One question about TWKB is if there is any gain compared to just compressing geoJSON. That question is worth some investigation. In php for instance you can compress all data on the fly before sending it to the client. Then the browser will decompress the message and use it as normal. This works really good and fast. So, the question is if it is worth the effort to build a twkb-geometry.
I have three reasons why it is.
- twkb seems to actually be smaller than compressed geoJSON.
- Compressing takes cpu time and power
- If you take the geometry directly from the database, there will be a lot more data to send from the database to the web server.
To demonstrate this I have published a web page http://220.127.116.11/twkb_test.
It is a little bit messy so I will guide you.
I find the dev tools in Google Chrome nice to compare the sizes and timing of the compressed data.
First press the button “Get available Layers”. That will send a websocket message to the server to return what layers we can use. Then you should get a list in the list box “Choose layer”.
- Ok, now choose “Areal Types” (or whatever you want, but just to follow my numbers).
Now you have 4 buttons to choose from. See the upper most row on the picture above. The two buttons to the left will both give you twkb geometries. The websocket button to the left sends twkb “as is” uncompressed, and the second button sends the twkb geometries compressed through php. To the right you get the corresponding buttons for geoJSON.
Behind the twkb-buttons is a query against the database that looks like this:
SELECT ST_AsTWKB(geom,5) FROM prep.n2000_arealtyper;
and the geoJSON query looks like this:
SELECT ST_AsgeoJSON(geom,5) FROM prep.n2000_arealtyper;
So, we are querying the same data in both cases and asks for 5 decimals in both cases. The SRID of the table is 4326, so it is lat lon coordinates. that is why 5 decimals makes sense.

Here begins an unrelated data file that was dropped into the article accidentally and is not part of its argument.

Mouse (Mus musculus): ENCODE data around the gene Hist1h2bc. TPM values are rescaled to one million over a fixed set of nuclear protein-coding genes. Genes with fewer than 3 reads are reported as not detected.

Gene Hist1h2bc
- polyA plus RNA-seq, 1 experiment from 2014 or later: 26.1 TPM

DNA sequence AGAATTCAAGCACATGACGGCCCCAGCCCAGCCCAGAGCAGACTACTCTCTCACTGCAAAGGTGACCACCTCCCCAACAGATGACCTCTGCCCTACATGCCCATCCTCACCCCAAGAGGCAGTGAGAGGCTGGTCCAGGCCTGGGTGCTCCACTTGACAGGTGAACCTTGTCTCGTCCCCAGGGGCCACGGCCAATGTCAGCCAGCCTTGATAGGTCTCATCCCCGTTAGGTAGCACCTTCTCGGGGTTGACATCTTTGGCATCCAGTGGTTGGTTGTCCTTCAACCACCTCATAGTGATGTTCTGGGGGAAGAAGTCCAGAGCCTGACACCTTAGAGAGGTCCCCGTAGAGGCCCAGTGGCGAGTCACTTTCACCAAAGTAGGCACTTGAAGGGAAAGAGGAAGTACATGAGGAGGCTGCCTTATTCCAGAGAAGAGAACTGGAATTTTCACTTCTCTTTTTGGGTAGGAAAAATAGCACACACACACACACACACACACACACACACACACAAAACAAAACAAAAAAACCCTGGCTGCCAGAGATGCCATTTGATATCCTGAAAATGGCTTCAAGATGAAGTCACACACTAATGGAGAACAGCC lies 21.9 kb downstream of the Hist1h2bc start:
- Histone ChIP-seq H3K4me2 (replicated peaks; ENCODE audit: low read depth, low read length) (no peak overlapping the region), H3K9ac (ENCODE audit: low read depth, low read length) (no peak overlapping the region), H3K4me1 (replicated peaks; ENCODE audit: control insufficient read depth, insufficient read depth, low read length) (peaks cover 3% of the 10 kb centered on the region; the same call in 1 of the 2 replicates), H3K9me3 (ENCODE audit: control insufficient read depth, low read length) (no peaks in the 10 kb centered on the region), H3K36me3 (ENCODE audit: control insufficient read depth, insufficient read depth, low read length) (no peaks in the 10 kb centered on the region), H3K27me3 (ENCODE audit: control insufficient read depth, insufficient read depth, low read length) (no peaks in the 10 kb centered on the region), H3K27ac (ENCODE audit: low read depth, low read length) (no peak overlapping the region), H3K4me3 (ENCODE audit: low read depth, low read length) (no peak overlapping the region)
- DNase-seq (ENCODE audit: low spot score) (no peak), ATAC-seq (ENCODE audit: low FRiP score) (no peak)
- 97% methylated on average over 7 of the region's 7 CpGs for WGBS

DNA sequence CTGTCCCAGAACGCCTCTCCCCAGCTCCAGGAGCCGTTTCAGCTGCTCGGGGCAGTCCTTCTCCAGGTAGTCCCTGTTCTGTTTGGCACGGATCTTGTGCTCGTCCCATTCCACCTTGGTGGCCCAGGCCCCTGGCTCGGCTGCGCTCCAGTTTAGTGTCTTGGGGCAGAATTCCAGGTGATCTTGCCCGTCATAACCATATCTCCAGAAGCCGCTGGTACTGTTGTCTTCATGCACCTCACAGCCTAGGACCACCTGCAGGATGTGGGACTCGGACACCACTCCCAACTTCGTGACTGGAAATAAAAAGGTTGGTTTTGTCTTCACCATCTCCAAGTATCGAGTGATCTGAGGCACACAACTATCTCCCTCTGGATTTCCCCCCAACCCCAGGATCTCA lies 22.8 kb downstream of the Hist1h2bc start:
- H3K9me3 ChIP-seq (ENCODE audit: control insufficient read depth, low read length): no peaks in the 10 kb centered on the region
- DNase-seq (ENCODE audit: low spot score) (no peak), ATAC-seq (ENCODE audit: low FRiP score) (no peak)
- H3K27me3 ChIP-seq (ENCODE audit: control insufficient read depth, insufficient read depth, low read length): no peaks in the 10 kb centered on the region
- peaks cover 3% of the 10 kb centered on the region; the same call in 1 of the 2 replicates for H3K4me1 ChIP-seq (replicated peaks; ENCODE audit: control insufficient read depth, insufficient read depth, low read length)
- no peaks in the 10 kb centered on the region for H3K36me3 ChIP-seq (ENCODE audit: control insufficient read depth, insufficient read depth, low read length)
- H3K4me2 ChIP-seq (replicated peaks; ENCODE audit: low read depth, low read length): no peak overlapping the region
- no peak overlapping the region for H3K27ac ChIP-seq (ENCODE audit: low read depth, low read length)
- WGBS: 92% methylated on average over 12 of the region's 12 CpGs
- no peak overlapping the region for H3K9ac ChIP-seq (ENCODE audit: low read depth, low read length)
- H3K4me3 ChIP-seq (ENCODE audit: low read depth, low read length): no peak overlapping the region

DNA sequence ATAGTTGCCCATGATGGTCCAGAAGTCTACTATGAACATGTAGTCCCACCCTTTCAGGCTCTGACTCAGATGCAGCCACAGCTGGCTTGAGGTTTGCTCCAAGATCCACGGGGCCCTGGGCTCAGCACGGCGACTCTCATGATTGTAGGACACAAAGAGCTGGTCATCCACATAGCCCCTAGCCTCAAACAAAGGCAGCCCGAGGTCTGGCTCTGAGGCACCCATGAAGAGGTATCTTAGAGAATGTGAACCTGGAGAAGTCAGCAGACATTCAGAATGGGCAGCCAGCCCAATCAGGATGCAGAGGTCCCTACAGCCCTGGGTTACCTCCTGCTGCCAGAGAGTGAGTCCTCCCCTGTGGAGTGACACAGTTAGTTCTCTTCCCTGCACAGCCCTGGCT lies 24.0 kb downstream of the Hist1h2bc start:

Comparing the web socket and php implementations in timing makes no sense. There is too many unknown in that. But it is interesting to compare the sizes. To see how much it gets compressed.
Then you see that the compressed version of areal types in geoJSON is 1.2 mb. If you test the uncompressed version of TWKB you will see that it is about 720 kb. geoJSON compresses from 3.6 mb so it gets compressed quite a lot to 1.2 mb. TWKB only compresses to 660 kb from 720 kb so geoJSON compresses much better. But anyway, uncompressed twkb is quite a lot smaller than compressed geoJSON.
The differences will vary depending on dataset and number of decimals, but it seems like TWKB gets smaller all over.
The two second arguments I had in the beginning, why twkb is a better choice is about the server load. I have no good way in investigating what takes time on the server, but how long we have to wait before we get any data from the server says something about the work the server needs to do. In the network tab in the chrome dev tools you can hold the mouse over the bar to the left showing the time spent on getting the data. Then you will get the timing divided in “waiting” and “receiving” like in the picture below.
The first thing you can note is that my connection is quite slow. Getting 1.2 mb takes about 7 seconds today. So, reducing size of content to send over internet is still important, even if you as a developer is sitting on a Gb line. What you also can see, and is more important is that you have to wait 1.37 seconds before you start to get anything back, no matter how fancy internet connection you have. If you do the same thing with twkb, by asking for compressed twkb data you will probably get a timing around 0.8 seconds. So there is a difference of at least 0.5 seconds.
in both cases all the data gets sent from the database to php before anything gets sent. So what we compare is how long it takes for twkb vs geoJSON to:
- Be read from disc and twkb vs geoJSON gets constructed in the database
- The data sent from the database to php
- Php builds the page
- It gets compressed
In all those steps 3.6 mb needs to be handled in the geoJSON case compared to 720 kb in the TWKB case. In the TWKB case the size gets already when the twkb geometry gets constructed.
Maybe 0.5 seconds doesn’t sounds that much. But this load is not only affecting me sitting waiting for a map showing up. It affects resources shared by anyone asking for a map from the same server.
You can play around with the different data sets and compare timing and sizes of twkb vs geojson and compressed vs uncompressed.